[...]
We do, however, know the accounting trends: our government faces massive new spending increases as Baby Boomers retire and their Social Security and Medicare bills come due. Market investors are wary of new spending, guaranteeing either future tax increases or inflation, as a run-up to the demographically guaranteed spending spiral. The quest for “shovel-ready” projects makes one think, Where’s Senator Ted Stevens when we need him? In any event, this fiscal bridge to nowhere is not spurring markets.

Government deficits are nonetheless being sold as doctor’s orders, an elixir that – while it looks ugly and tastes bitter – will propel us back to economic health. Yet the best forecast currently on the table is the one made by investors risking their own money. They are shorting the “stimulus.”

As the CBO has already predicted and common sense would indicate, whenever you take a dollar out of the economy through spending or borrowing, it is one less dollar that can be invested. Economists call it “crowding out” because it lessen the money available to the private sector for investing and borrowing, which can result in higher interest rates if the deficit is large enough or inflation if the Federal Reserve is printing money to offset economic problems, which they are today, as Steven Entin noted in a presentation on Keynesian economics at the Cato Institute.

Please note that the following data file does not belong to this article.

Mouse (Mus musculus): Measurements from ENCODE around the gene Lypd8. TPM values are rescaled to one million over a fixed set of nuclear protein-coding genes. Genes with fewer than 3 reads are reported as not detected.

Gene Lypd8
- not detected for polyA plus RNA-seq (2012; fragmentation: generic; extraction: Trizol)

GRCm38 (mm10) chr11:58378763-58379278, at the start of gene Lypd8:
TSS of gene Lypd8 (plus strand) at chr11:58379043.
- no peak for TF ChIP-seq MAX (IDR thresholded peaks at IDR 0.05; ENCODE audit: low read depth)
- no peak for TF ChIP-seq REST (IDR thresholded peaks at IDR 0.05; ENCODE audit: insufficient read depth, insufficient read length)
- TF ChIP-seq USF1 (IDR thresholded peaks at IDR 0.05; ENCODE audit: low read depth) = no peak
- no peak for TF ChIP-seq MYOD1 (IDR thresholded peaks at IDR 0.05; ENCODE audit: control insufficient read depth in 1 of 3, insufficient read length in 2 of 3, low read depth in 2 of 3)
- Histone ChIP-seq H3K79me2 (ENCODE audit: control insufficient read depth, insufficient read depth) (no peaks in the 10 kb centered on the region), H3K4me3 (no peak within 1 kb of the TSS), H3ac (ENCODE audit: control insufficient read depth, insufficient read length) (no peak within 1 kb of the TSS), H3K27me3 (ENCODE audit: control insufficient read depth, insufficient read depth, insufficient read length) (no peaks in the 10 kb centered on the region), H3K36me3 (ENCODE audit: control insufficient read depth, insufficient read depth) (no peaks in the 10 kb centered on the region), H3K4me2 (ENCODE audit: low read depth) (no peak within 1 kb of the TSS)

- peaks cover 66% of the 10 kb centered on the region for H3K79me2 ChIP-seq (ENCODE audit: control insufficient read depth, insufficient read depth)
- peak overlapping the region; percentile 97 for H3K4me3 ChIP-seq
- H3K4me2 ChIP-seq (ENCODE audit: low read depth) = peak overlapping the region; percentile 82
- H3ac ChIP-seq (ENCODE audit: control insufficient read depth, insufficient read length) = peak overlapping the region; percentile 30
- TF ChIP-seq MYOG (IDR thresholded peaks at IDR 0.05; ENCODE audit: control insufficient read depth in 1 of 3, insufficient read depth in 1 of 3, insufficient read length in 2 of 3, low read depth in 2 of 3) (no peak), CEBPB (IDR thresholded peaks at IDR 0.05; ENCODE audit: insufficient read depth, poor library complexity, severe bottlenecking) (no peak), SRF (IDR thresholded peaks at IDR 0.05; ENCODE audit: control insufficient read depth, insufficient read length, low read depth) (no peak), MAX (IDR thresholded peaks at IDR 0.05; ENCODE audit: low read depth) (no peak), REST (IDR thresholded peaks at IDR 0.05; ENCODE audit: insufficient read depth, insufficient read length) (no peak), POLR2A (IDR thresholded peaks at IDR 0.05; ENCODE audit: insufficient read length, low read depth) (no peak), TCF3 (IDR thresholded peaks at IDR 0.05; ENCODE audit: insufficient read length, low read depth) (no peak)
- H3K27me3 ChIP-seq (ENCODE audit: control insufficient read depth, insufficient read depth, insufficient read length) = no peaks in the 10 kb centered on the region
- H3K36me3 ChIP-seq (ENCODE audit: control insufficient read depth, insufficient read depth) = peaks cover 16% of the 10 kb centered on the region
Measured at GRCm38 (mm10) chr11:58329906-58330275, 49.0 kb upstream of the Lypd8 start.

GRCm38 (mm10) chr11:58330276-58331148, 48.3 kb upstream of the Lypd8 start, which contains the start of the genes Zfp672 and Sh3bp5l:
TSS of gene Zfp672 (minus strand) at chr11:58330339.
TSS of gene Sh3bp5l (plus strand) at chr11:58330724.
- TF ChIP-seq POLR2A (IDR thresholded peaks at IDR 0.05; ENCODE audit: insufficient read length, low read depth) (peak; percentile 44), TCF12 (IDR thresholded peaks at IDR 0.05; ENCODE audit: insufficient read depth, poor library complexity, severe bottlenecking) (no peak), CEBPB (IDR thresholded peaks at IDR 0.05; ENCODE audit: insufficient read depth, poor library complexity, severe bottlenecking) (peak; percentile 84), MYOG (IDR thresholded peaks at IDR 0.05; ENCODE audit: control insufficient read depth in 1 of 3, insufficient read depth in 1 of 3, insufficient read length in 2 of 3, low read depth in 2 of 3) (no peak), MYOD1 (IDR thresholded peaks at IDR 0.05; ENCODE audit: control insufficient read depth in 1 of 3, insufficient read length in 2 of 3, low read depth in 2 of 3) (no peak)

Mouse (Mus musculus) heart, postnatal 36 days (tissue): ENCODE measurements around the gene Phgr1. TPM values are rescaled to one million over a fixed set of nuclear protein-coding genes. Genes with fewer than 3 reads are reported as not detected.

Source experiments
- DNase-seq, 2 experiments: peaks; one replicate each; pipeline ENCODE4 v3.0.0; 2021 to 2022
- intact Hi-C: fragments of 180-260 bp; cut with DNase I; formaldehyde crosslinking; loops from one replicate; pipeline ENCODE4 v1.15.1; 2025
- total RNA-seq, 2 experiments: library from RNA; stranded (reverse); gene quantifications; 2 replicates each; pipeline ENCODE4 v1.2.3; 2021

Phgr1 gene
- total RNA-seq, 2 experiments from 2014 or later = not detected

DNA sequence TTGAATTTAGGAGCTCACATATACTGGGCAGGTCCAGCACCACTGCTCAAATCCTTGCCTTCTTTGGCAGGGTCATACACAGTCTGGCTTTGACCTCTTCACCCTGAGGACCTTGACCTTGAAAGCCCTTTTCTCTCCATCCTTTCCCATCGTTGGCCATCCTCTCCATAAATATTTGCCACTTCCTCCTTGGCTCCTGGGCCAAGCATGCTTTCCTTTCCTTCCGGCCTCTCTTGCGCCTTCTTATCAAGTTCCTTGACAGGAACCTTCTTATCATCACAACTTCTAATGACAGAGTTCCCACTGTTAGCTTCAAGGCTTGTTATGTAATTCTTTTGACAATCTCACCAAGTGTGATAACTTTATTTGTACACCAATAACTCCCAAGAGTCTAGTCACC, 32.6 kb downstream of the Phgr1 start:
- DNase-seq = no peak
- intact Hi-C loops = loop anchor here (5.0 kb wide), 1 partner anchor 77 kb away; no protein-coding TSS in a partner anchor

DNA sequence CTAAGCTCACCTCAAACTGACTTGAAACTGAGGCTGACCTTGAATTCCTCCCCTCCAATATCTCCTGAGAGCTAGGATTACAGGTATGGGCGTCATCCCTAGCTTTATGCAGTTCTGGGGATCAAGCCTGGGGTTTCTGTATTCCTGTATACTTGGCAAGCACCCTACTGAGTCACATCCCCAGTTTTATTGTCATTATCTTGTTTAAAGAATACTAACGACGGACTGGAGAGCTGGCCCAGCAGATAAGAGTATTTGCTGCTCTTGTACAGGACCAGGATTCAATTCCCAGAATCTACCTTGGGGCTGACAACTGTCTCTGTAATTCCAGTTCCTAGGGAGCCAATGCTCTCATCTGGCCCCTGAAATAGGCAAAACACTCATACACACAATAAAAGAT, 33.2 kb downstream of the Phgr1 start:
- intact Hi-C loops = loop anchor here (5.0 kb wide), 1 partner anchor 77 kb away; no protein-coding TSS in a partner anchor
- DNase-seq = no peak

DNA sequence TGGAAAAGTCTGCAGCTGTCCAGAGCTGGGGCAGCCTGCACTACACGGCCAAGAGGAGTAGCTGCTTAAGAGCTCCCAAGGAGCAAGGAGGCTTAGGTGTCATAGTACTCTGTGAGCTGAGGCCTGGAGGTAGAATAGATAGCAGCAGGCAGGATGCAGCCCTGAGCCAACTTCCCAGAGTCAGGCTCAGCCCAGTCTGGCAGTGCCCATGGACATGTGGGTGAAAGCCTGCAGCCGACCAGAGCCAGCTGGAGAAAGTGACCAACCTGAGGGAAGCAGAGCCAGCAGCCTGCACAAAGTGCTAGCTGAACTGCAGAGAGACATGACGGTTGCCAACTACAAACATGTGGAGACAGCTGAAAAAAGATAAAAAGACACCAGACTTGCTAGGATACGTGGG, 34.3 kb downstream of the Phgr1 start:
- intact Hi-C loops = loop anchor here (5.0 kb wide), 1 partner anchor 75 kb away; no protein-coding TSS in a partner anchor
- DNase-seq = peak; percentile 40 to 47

Sounds like the 70′s all over again.

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10 Responses to Wall Street cool to Obama’s actions

  • Get ready for Lightworker’s budget proposals.  In order to “slash” the deficit he’s created, his plan is to………..tax the wealthy and businesses.

    We’re pretty much boned, aren’t we?

  • I hate to say this, but when the Finance Ministers met in Europe earlier this month, they reported back to their respective governments that 1) Geithner was a lightweight, and 2) that they had lost all confidence that The Clown™ has any idea what he is doing. Of course, no one reported it except for a slip of the tongue from the BBC, which accidentally told people how not well Geithner and his “stimulus” and “bank assistance” was greeted. And this was in Europe, where women allegedly fainted as The Clown’s™ name.